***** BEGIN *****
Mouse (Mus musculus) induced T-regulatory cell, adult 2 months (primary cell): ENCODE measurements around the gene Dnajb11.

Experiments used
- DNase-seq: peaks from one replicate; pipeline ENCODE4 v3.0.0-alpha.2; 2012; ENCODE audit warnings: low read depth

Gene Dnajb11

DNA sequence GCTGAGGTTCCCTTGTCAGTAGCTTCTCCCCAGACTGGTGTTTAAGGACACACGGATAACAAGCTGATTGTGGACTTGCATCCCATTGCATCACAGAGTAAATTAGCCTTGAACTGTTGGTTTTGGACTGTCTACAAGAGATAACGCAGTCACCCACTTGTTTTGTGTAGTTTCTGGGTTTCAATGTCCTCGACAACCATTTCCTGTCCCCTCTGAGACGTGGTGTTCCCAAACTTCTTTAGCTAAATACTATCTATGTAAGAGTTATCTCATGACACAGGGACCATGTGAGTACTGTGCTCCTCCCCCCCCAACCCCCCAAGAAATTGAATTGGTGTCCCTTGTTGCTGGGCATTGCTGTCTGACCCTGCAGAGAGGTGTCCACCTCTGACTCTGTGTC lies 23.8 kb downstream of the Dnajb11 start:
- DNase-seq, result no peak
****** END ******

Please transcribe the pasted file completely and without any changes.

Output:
Mouse (Mus musculus) induced T-regulatory cell, adult 2 months (primary cell): ENCODE measurements around the gene Dnajb11.

Experiments used
- DNase-seq: peaks from one replicate; pipeline ENCODE4 v3.0.0-alpha.2; 2012; ENCODE audit warnings: low read depth

Gene Dnajb11

DNA sequence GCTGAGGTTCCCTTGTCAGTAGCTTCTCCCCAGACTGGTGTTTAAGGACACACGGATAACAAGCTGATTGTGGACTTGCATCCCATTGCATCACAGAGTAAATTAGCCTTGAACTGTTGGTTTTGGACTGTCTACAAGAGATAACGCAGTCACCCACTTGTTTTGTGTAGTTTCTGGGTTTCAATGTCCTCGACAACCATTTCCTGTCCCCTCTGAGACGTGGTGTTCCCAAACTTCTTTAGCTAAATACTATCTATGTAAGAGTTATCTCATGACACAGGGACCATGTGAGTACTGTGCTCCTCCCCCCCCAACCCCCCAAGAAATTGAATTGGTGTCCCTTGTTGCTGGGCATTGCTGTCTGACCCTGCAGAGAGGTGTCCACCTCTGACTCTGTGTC lies 23.8 kb downstream of the Dnajb11 start:
- DNase-seq, result no peak